On the basis of current forms of alternative consumption, it will be discussed to what extent such changes benefit from digitisation in terms of social innovation.
Jaeger-Erben, Melanie; Peuker, Birgit; Rückert-John, Jana (2020): Die Potenziale der Digitalisierung zur Förderung sozialer Innovationen. In: von Hauff, Michael; Reller, Armin (Hg.): Nachhaltige Digitalisierung – eine noch zu bewältigende Zukunftsaufgabe (forum hlz 3). Wiesbaden: Hessische Landeszentrale für politische Bildung: 123-140
The achievements of communities committed to the common good on the basis of pluralistic and demorratically negotiated values have for some time been increasingly discussed again for the solution of social problems. In particular, communities seeking alternative forms of consumption are of some interest. The affinity between the problems of everyday life and those of social-ecological change that have been overcome in the process is possible. But to what extent does this motivational coalition play a role in the involvement of the active in such a community? The representative survey presented here on behalf of the Federal Environment Agency provides information on this.
A basic postulate of the contribution by Jürgen Howaldt and Michael Schwarz (2017) is a supposed “double deficit”: According to the authors, there is a lack both of a concept based on social theory and of sufficient empirical research and political attention in the context of social innovation. In order to fill these gaps, elements of a social-theoretically founded concept are offered, coupled with references to empirical research results. In the following, we would like to address some of the problems of both the postulate and the perspective presented and introduce an alternative reading of deficits and research desiderata in contextual social innovation into the discussion.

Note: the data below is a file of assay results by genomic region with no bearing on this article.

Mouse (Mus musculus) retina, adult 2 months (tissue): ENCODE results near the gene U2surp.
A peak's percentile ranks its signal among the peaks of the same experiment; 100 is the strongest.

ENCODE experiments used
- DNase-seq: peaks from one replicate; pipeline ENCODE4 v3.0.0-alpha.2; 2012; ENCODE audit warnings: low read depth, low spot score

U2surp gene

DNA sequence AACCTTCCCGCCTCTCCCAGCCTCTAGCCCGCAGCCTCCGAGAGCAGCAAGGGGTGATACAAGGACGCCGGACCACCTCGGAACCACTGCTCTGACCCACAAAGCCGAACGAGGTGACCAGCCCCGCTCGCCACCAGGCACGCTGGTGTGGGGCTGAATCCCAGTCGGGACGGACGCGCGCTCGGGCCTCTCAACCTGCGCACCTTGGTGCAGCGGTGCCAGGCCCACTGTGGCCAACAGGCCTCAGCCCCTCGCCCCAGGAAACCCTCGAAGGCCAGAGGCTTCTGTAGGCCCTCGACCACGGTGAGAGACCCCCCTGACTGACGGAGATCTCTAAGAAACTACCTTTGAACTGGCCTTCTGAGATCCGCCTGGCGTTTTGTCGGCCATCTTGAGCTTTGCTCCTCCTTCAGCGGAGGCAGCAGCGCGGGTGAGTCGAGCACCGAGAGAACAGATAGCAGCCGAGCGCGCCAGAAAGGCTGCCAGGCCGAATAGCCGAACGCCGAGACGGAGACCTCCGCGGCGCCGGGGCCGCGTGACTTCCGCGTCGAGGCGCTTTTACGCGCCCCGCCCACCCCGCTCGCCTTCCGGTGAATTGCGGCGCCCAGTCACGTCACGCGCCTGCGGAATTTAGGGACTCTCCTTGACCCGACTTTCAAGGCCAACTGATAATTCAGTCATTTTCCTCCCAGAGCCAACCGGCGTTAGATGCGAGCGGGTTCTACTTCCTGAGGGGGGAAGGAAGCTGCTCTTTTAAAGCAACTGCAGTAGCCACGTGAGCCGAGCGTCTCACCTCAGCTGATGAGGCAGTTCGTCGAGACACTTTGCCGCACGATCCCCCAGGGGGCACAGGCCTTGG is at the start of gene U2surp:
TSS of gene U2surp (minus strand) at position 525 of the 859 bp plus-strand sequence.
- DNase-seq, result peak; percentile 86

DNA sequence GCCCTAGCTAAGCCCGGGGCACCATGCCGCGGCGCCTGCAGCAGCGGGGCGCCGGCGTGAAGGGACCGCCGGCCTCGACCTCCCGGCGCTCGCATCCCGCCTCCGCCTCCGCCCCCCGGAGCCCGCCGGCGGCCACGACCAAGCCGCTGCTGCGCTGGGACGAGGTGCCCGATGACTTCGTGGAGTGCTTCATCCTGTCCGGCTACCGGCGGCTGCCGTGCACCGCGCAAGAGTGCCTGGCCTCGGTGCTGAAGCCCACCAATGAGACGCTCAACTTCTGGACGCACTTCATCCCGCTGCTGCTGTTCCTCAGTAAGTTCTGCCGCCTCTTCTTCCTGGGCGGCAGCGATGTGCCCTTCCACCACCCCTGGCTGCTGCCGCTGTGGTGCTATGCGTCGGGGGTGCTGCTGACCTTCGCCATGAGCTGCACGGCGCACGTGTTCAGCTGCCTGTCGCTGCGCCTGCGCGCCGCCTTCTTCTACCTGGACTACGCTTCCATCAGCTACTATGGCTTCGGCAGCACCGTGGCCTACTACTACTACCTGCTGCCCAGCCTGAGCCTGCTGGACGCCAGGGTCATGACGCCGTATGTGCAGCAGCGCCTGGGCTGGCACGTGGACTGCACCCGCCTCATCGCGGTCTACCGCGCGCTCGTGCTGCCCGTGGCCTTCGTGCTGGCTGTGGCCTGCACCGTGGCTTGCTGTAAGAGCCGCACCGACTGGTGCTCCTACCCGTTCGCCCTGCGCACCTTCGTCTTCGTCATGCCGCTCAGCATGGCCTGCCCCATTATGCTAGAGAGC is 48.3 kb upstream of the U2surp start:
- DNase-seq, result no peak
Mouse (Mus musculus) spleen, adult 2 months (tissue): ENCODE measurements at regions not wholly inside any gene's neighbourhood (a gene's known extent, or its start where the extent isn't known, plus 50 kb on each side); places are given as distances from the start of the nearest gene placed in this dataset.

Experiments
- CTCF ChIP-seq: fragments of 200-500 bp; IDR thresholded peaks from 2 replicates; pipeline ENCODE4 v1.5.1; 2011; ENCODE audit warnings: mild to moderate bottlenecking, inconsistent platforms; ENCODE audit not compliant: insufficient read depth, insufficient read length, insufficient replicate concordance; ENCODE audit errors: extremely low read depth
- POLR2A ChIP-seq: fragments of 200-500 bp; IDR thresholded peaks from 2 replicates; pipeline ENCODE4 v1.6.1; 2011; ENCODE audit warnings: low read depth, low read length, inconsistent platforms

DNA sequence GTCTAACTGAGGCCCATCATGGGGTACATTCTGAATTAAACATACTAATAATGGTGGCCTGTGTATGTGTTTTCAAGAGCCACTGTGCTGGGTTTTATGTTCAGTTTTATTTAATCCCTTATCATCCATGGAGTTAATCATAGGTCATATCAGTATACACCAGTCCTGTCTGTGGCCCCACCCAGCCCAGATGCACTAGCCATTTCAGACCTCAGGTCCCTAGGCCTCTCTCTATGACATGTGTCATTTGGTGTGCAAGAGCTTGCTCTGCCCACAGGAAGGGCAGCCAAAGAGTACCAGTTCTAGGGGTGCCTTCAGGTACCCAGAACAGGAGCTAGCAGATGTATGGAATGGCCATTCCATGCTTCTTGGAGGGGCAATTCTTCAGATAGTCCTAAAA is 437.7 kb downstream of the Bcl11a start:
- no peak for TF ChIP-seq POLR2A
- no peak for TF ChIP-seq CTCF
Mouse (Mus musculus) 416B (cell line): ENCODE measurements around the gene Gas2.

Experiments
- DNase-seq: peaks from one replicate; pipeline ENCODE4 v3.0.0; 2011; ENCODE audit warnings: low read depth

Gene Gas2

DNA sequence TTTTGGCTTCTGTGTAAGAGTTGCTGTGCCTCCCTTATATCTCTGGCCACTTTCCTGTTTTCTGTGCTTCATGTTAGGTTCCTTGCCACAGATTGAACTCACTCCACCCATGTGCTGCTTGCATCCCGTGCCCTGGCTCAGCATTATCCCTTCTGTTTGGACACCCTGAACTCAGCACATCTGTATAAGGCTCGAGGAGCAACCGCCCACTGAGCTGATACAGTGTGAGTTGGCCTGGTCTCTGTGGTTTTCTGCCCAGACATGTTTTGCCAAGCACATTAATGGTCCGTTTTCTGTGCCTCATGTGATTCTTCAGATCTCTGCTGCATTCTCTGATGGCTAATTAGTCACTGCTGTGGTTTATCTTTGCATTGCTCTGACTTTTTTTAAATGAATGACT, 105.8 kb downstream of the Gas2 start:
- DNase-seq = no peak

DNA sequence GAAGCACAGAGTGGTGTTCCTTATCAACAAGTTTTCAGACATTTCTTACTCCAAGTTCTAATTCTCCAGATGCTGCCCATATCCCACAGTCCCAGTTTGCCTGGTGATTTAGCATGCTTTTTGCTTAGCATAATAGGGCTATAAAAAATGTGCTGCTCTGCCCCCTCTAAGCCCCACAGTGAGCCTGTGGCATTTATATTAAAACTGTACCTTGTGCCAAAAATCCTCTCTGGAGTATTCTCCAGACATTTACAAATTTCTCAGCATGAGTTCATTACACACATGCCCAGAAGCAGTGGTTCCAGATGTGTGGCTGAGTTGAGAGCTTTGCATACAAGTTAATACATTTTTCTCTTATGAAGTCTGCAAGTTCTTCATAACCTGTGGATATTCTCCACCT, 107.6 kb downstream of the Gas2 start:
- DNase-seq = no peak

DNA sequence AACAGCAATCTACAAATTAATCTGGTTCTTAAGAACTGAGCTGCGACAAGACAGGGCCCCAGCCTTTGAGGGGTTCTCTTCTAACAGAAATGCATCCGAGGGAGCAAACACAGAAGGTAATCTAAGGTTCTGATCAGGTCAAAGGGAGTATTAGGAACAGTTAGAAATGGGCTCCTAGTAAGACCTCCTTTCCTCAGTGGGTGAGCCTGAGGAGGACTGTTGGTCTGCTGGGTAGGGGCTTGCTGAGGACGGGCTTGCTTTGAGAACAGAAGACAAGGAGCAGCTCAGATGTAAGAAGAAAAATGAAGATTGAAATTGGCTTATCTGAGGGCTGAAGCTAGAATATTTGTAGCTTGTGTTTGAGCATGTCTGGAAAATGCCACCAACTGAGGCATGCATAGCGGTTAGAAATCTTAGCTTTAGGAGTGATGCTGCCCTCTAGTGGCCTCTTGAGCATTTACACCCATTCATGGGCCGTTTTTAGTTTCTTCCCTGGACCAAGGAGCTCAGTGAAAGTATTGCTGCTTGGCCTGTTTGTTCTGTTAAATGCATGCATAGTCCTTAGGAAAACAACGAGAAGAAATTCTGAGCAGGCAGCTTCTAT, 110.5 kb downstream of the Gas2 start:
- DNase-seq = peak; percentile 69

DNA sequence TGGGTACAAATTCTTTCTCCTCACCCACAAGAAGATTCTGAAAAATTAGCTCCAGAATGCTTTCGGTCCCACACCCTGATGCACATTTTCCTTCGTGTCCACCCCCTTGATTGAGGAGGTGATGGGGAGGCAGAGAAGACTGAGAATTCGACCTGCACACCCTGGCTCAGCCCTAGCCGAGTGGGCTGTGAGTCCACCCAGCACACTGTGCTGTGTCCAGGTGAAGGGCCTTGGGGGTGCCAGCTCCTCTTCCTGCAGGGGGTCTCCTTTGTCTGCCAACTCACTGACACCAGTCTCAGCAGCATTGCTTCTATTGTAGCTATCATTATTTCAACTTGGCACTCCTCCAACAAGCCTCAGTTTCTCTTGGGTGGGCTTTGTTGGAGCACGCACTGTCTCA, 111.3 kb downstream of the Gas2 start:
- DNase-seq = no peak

The interaction between science, politics and the public has been undergoing profound change for several decades. In many areas of society, a closer involvement of the public in the decision-making and problem-solving processes of science and politics can be observed. A format that has become increasingly important in recent years is known as Citizen Science. Citizen Science is generally understood as the cooperation between citizens and scientific institutions with which the public can be more closely involved in science. Against the background of the increasing social importance of Citizen Science, a UFOPLAN project examined its applicability for departmental research and developed a concept for the application of Citizen Science in departmental research at the Federal Environment Agency (UBA). It is aimed primarily at UBA employees, but also at representatives of other departmental research institutions. The purpose of the concept is to offer them a guideline with which they can test the suitability of Citizen Science approaches for planned research projects. On the other hand, a rough estimation of the expected additional effort (e.g. time required for communication and coordination with citizens/citizens) and the benefit for the respective research project (e.g. broader, realistic data basis) in selected fields of application (e.g. climate, water, noise, soil) can be made on this basis. Four Citizen Science formats were identified which are particularly suitable for the Federal Environment Agency as a departmental research institution. The “co-design” type involves citizens from the outset in the research process, or the impulses themselves emanate from the citizens themselves. The second type, “co-production,” corresponds to the Citizen Science activities that have occurred most frequently to date. Another type is “virtual participation”, in which large, often virtual amounts of data are obtained via crowdsourcing approaches and sensor carrier approaches. The fourth type focuses on “autonomous research”. This can be understood as the activities of individuals or interest groups such as professional societies or associations, which are generally active without special institutional ties and conduct independent research.